If you have Celiac disease, of course you can and should eat gluten-free foods. But for those who choose gluten-free options because they think it’s healthier, think again. “As alternative grains are more bitter than their wheat-, barley-,  and rye- gluten-containing counterparts, the most common means to mask bitterness is…wait for it…by adding high levels of sugar,” says Alvin Berger, MS, PhD, nutritionist, lipid biochemist and co-founder of Life Sense Products. “The sugar is added in its plethora of alternative forms and names, to provide cover. The bottom line is that many gluten-free foods are higher in total sugars and high glycemic-carbs than their gluten-containing counterparts.”

About: Shannon’s a fit girl, but her mission in life is to get even fitter — and motivate others to join her along the way. She’s also a full-time marketing executive, but her true passion is bringing together and inspiring them to reach their goals. You’ll find her posts are full of positivity, motivation, practical tips for exercising (without killing yourself) and even fun fashion bits. If the sun was shining through a blog, it would be shining through Shannon’s.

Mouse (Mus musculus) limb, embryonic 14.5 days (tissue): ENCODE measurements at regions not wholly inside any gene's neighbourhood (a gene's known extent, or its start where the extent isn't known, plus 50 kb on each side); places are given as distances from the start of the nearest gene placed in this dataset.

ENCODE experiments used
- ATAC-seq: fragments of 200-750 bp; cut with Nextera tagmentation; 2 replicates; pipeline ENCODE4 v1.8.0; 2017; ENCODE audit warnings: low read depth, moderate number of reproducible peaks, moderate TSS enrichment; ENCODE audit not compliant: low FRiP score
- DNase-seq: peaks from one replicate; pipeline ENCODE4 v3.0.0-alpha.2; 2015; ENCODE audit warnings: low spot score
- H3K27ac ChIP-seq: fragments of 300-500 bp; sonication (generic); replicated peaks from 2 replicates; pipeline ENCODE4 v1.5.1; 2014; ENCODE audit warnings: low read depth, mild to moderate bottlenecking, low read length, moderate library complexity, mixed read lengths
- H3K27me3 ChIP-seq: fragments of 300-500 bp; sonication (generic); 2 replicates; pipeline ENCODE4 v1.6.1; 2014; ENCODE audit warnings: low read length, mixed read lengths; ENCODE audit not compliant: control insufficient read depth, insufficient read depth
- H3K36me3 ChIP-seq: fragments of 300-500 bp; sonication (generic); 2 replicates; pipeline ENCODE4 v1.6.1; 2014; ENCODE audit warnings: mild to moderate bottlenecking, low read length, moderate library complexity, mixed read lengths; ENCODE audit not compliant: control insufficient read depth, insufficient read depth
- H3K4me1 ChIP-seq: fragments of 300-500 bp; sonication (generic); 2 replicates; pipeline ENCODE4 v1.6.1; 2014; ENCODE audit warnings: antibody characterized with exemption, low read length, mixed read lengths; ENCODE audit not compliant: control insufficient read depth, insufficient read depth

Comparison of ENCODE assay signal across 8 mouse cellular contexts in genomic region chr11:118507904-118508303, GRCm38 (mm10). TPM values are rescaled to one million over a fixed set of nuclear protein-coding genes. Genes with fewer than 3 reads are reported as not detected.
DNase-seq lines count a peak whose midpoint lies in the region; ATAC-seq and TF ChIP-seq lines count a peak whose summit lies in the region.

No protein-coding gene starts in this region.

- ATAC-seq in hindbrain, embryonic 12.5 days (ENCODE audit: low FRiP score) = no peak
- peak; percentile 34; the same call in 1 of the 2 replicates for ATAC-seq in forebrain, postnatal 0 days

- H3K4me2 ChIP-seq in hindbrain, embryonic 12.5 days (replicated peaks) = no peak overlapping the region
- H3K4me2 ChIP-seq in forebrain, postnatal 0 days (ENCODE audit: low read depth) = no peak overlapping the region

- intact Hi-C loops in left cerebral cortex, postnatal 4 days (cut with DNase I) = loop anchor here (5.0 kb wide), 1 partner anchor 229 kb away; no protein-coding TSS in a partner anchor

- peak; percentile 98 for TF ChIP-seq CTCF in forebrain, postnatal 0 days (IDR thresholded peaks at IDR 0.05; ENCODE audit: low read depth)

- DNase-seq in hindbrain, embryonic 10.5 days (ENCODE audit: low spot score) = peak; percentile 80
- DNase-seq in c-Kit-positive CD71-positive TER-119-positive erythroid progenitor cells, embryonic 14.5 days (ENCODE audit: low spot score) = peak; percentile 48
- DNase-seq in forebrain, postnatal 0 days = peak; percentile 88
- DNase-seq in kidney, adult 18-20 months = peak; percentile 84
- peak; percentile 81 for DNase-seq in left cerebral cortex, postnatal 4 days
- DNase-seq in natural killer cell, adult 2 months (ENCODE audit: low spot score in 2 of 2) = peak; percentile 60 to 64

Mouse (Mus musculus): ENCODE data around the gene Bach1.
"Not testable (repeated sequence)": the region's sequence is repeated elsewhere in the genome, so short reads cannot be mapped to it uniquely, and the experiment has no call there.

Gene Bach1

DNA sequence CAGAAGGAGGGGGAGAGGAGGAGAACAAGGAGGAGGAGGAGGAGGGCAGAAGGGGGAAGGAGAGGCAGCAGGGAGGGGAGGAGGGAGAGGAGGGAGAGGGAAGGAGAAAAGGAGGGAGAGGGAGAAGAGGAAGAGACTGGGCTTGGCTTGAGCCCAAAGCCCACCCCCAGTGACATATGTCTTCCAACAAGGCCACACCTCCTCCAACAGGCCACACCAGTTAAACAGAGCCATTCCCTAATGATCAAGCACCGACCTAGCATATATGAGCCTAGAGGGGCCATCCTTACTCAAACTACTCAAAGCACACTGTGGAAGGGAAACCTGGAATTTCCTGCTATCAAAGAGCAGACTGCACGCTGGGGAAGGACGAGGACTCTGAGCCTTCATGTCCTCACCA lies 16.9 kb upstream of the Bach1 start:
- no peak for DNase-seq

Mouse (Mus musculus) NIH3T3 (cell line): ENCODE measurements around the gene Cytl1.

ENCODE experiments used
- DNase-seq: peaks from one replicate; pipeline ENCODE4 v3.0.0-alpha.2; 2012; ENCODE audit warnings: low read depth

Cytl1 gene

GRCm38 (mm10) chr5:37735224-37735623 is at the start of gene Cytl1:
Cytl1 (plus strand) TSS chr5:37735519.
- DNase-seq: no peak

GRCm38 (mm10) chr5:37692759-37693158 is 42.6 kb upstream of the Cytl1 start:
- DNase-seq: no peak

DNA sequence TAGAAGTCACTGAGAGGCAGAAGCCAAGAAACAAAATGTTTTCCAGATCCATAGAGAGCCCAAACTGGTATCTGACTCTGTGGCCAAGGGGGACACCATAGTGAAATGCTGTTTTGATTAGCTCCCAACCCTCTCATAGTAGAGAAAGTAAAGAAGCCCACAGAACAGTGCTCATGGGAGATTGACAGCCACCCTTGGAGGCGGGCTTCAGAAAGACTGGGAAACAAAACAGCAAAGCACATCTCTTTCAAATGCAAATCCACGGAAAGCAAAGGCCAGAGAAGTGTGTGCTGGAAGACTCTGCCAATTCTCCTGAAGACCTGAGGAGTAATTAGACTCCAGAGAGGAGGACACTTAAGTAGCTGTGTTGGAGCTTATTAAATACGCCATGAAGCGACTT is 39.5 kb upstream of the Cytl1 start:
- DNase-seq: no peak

^ Mann, T; Tomiyama, AJ; Westling, E; Lew, AM; Samuels, B; Chatman, J (April 2007). "Medicare's search for effective obesity treatments: diets are not the answer". The American Psychologist. 62 (3): 220–33. CiteSeerX 10.1.1.666.7484. doi:10.1037/0003-066x.62.3.220. PMID 17469900. In sum, there is little support for the notion that diets ["severely restricting one’s calorie intake"] lead to lasting weight loss or health benefits.